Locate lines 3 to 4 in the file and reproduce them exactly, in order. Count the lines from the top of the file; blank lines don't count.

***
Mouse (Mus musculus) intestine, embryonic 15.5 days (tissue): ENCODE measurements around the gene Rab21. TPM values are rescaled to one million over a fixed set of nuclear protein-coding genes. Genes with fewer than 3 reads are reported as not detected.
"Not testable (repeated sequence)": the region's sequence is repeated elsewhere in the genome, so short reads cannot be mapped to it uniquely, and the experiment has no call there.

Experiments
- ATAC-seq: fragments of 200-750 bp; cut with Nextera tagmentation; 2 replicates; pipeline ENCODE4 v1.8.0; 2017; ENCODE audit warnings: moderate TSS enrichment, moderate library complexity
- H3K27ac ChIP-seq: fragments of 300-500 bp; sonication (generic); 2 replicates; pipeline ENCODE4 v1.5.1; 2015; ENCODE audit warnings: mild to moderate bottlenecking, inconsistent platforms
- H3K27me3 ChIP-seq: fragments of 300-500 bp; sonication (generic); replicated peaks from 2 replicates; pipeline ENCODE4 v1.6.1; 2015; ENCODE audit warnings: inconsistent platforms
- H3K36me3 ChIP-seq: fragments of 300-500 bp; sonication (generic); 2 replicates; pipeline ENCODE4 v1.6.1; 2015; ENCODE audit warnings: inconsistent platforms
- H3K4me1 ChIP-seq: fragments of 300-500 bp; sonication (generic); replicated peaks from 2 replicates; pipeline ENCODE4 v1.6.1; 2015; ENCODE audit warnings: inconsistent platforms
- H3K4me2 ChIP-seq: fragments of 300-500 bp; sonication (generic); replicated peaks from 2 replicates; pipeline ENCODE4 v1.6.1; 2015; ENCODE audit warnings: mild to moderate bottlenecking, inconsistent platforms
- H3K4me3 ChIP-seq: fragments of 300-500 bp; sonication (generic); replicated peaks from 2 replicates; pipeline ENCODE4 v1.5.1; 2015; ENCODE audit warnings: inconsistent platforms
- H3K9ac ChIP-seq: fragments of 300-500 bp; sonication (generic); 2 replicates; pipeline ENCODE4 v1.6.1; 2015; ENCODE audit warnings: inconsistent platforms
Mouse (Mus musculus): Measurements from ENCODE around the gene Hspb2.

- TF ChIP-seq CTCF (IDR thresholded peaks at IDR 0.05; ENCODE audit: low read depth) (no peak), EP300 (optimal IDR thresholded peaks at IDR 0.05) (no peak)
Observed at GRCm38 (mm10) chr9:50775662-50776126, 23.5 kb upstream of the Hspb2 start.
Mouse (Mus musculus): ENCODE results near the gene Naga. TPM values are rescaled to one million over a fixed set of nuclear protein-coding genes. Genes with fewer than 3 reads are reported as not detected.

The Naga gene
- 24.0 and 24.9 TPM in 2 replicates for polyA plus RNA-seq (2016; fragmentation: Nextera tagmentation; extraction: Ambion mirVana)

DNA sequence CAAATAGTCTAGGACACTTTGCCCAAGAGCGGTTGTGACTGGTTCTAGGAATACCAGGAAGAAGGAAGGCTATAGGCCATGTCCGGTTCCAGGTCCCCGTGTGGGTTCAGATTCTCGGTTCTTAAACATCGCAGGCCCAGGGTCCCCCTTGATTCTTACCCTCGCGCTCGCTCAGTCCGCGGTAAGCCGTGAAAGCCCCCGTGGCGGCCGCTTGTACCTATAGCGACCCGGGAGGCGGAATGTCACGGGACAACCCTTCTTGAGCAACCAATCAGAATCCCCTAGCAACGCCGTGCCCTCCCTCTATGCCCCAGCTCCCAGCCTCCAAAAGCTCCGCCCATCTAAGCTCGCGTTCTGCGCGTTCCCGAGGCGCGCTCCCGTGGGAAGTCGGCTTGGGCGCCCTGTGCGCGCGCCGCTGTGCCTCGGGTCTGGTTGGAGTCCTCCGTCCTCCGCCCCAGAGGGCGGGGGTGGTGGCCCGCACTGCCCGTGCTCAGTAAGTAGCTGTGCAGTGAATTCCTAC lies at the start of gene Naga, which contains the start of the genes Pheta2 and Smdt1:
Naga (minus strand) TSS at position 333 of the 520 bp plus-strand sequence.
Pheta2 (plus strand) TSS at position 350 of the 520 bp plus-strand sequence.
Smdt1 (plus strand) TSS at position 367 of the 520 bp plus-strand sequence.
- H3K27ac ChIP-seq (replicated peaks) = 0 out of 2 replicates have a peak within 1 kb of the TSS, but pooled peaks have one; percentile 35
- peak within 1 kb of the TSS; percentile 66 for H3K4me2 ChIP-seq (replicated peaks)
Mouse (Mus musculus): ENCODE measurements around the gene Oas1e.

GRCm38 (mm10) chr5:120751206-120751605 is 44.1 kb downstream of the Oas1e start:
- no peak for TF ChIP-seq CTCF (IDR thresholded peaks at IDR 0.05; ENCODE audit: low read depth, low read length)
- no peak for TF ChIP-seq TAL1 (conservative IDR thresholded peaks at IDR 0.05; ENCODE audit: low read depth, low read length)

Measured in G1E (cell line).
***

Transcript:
Experiments
- ATAC-seq: fragments of 200-750 bp; cut with Nextera tagmentation; 2 replicates; pipeline ENCODE4 v1.8.0; 2017; ENCODE audit warnings: moderate TSS enrichment, moderate library complexity